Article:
Collaborative research in the Gulf of Ana Maria & the Gardens of the Queen

By: Kendra Karr & Owen Liu

A team of scientists from Cuba and EDF set sail on an expedition to assess the status and health of marine ecosystems of the Gulf of Ana Maria and the Gardens of the Queen marine reserve in southern Cuba, one of the most pristine and intact coral reef ecosystems in the Caribbean.

Cuba’s Centro de Investigaciones de Ecosistemas Costeras (CIEC) field station in the Gardens of the Queen is a cozy lodge in a quiet inlet tucked away on a mangrove-covered cay.  Near the Caballones Strait in the middle of the beautiful Gardens of the Queen, the station is a base for Cuban students and researchers studying Cuba’s unique coastal ecosystems.  On our research cruise in October 2013, scientists from EDF, CIEC, and the University of Havana’s Centro de Investigaciones Marinas (CIM) spent a few nights at the station, interspersed along the two week trip.  We used the shore time to compile data and organize gear, scramble for a few minutes of (very) limited Internet access to send updates home and simply enjoy a night on dry ground.

Sitting on the dock watching the sun set over the Gardens provided a chance to reflect on the work we were doing, and to ponder about the interconnectivity between the data sets we had collected.

A Diversity of Data:

During the cruise, researchers from CIM, CIEC, and EDF surveyed more than 30 sites across multiple habitat types, both inside and out of the Gardens of the Queen marine reserve. In the future, these sites will offer a baseline measure of connectivity between the offshore environments and nearshore fishing grounds.  During the expedition, researchers collected samples from commercially-valuable fish species, corals, sessile and mobile invertebrates and macroalgae.

All of the samples will undergo an independent stable isotope analysis, which allows researchers to quantify the relative contributions of individuals from each region/site to the fishing grounds and identify migration corridors among important habitats.  In short, it will help determine where an individual fish, coral colony, etc. originated from.  Combined with oceanographic and abiotic data collected during the expedition (for example, nutrients and sediments in seawater; tides, currents and waves), this information will reveal a more complete picture of interconnectivity between the various marine habitats in this unique region of the Caribbean.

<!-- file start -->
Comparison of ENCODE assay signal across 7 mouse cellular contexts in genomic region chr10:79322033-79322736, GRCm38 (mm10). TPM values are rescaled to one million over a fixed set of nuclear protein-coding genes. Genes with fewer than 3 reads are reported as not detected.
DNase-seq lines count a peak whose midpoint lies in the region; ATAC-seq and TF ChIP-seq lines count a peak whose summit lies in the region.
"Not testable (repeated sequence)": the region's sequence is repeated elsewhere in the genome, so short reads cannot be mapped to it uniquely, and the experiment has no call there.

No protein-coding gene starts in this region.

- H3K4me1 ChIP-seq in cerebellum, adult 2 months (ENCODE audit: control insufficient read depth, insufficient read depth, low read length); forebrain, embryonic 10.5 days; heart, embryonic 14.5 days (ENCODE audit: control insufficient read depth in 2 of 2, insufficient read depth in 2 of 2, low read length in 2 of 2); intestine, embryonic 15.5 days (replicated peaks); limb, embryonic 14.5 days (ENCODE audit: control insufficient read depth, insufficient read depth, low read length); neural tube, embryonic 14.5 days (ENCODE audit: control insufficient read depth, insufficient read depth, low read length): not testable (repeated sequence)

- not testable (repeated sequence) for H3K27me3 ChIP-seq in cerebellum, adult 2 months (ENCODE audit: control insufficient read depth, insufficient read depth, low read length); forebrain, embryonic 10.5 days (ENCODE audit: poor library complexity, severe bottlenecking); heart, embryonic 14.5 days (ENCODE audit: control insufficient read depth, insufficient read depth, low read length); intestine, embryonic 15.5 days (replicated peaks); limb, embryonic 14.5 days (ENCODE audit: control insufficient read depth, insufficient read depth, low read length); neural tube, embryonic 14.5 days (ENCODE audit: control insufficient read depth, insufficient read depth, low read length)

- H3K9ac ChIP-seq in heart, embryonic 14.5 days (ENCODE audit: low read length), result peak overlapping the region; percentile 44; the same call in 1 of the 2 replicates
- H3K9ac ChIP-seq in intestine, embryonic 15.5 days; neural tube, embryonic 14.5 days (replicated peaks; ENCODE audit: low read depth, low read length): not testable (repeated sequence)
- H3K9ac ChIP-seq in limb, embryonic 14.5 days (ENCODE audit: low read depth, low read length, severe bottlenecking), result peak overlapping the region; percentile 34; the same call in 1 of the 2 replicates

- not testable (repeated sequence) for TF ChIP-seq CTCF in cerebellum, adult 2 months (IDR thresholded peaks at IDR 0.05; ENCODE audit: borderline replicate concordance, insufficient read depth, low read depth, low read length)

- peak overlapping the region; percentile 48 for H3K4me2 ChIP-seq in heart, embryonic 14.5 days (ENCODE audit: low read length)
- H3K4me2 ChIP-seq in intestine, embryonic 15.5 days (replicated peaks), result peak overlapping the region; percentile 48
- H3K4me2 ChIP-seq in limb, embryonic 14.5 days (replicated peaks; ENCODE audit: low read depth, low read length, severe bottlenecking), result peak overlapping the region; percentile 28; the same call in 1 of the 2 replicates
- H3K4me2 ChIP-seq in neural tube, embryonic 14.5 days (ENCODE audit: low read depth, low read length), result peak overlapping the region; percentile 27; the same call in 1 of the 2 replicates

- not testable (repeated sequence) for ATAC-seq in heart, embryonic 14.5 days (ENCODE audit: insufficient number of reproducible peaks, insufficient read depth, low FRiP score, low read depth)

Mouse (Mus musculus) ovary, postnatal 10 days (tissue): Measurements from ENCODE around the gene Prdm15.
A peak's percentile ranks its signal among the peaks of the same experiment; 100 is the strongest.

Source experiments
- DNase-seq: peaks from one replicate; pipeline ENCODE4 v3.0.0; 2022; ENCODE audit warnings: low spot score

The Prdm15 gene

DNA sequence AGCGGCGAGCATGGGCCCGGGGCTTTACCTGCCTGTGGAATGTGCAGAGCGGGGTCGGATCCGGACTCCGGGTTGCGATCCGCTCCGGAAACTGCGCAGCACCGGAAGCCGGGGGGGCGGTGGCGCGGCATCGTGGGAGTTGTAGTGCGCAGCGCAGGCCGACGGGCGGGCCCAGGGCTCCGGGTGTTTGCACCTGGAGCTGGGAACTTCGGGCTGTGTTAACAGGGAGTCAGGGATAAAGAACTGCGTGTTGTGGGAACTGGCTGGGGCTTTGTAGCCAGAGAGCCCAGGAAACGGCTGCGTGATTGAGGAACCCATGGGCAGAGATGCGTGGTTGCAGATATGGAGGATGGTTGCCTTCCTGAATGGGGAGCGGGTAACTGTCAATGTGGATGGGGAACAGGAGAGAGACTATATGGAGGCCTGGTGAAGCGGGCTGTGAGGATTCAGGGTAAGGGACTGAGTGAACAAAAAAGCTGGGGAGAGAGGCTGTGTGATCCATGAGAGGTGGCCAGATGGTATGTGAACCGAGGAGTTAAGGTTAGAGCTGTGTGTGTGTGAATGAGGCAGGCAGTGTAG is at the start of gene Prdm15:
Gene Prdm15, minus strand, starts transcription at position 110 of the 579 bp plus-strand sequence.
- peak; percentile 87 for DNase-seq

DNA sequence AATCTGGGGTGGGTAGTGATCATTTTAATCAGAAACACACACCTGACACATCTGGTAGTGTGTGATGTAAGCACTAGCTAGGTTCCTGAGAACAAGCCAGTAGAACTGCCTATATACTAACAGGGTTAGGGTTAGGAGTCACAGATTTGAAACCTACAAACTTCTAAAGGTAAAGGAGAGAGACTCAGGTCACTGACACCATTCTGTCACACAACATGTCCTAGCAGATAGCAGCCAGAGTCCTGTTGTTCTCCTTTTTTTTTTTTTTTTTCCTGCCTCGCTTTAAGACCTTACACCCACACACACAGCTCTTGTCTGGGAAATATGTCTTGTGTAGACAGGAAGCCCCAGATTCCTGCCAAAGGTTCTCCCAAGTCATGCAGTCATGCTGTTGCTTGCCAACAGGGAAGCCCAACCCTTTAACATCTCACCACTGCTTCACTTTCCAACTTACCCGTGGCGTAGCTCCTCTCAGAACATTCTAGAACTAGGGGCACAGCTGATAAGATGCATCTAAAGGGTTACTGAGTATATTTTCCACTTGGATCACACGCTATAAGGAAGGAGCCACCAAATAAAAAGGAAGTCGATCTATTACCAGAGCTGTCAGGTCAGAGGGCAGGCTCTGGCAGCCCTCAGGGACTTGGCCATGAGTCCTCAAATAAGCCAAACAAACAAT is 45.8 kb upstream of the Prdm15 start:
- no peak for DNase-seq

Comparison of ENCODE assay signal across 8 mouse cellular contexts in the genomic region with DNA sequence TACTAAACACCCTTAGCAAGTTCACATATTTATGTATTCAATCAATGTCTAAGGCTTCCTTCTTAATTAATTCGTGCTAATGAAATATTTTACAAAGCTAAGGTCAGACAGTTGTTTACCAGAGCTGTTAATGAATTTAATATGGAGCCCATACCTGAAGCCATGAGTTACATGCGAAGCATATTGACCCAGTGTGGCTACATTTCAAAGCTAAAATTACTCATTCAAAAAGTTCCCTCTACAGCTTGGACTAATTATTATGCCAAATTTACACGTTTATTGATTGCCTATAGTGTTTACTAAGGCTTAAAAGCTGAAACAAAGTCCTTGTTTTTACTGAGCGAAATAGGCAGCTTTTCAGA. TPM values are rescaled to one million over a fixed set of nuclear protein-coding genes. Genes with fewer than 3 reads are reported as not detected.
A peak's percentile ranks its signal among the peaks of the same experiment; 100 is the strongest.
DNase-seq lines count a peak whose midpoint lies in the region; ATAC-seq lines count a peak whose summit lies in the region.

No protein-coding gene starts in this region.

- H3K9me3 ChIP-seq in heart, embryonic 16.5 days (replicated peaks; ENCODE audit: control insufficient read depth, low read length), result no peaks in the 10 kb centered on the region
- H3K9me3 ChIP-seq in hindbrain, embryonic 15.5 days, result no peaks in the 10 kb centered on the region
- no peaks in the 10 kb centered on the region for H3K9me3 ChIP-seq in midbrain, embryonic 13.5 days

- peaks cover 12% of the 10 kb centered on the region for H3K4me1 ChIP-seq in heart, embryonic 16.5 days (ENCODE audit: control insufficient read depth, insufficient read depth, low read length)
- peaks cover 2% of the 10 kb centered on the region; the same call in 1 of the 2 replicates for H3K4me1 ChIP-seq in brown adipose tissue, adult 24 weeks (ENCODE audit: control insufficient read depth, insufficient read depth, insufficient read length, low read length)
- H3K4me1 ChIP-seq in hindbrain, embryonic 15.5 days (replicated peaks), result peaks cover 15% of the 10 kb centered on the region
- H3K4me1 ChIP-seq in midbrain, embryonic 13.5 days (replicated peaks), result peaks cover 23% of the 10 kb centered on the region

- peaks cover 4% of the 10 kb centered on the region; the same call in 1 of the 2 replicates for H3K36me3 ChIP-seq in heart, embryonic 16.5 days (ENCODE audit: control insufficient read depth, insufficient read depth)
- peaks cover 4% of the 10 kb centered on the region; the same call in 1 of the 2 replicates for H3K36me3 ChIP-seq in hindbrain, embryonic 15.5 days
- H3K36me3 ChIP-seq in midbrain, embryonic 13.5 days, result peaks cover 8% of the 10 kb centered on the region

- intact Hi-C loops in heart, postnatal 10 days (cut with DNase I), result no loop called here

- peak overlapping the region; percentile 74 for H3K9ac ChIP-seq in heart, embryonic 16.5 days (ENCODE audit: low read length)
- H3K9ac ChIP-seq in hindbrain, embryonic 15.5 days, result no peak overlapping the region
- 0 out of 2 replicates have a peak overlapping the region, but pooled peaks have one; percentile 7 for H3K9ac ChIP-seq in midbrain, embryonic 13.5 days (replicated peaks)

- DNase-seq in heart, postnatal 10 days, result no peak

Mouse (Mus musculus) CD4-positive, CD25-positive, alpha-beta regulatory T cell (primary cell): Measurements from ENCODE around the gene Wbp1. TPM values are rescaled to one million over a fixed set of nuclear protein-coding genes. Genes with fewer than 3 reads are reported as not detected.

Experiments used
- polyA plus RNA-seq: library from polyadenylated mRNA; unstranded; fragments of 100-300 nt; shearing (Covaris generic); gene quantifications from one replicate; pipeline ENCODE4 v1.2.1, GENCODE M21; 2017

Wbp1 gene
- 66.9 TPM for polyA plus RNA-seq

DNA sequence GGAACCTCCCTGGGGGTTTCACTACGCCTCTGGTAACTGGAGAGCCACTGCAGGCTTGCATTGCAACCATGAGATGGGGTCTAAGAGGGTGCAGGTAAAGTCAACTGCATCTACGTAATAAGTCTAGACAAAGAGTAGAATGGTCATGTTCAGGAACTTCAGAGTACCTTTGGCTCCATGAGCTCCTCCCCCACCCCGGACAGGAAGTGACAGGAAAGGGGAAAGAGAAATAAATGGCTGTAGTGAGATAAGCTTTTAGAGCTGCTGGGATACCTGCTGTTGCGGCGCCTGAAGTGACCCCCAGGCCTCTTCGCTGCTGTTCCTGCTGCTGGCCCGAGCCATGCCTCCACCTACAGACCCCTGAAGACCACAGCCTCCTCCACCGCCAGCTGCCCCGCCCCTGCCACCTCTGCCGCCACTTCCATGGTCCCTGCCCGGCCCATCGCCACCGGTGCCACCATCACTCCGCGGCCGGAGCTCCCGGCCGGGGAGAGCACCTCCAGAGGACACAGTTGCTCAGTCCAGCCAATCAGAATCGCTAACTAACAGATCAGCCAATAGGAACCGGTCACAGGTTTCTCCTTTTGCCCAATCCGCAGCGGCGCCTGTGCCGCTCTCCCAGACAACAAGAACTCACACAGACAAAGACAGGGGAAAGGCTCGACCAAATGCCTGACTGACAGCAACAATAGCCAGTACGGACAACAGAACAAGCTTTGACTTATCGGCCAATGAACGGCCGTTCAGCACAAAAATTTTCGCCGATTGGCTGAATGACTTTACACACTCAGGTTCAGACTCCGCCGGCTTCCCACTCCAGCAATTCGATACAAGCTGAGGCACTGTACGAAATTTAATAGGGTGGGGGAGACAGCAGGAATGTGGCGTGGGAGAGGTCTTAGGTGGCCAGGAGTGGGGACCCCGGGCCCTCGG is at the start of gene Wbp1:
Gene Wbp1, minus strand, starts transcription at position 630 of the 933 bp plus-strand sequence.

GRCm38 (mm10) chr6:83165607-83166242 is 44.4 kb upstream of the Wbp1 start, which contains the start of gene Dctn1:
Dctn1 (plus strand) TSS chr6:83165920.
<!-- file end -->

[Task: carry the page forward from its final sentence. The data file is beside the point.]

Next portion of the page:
We used a variety of methods to gather data.  To assess coral health, researchers used SCUBA to get close enough to the reef to document the diversity of species at each site and look for signs of degradation or disease.  To study which fish used shallow seagrass – mangrove habitats as either nursery grounds or as adult habitats, we used a beach seine net from the shoreline to corral, count, and measure individual fish.  By seeing which species of fish utilized the nearshore mangrove and seagrass beds, and then counting the fish on the nearby coral reefs with a visual transect method, we could begin to see, literally, the biological connections between these distinct habitats.  As some researchers were in the water, counting fish or documenting coral health, others collected water samples for chemical analysis or hauling in a sampling net.

 

Collaboration is Key:

Although we shared common goals, each scientist or team had their own objectives and unique areas of expertise.  Sharing that expertise and contributing to scientific capacity building among all three organizations was a major goal of the expedition.  By feeding into in each other’s research and teaching new research and data aggregation methods to others, we accomplished this goal.  Where EDF offered a data collection method, the Cuban scientists provided extensive knowledge of appropriation research locations and species identification.  When the coral research group needed more hands, EDF scientists rolled their sleeves up.  The cruise’s success was a result of the teamwork from members of all three institutions.

A great example is handling the beach seine net. Operating the net effectively requires several people to ensure the gear is taut and evenly spread out, so fish cannot escape. EDF staff brought the net and the “know how,” and the Cubans the essential “know where.”  The Cuban team proved a quick study, deploying the seine net at each cay surveyed over the course of the expedition. The cooperative use of the net provided the expedition with important new data about the composition of seagrass and mangrove fish communities.

Conservation efforts in the Gulf of Mexico and Caribbean require collaboration from numerous stakeholders to maximize effectiveness.  Working with Cuban researchers enabled us to collect a broad array of information that will allow us to develop a better understanding of fisheries and to innovate management programs that protect species, fishing communities and fishermen’s livelihoods.

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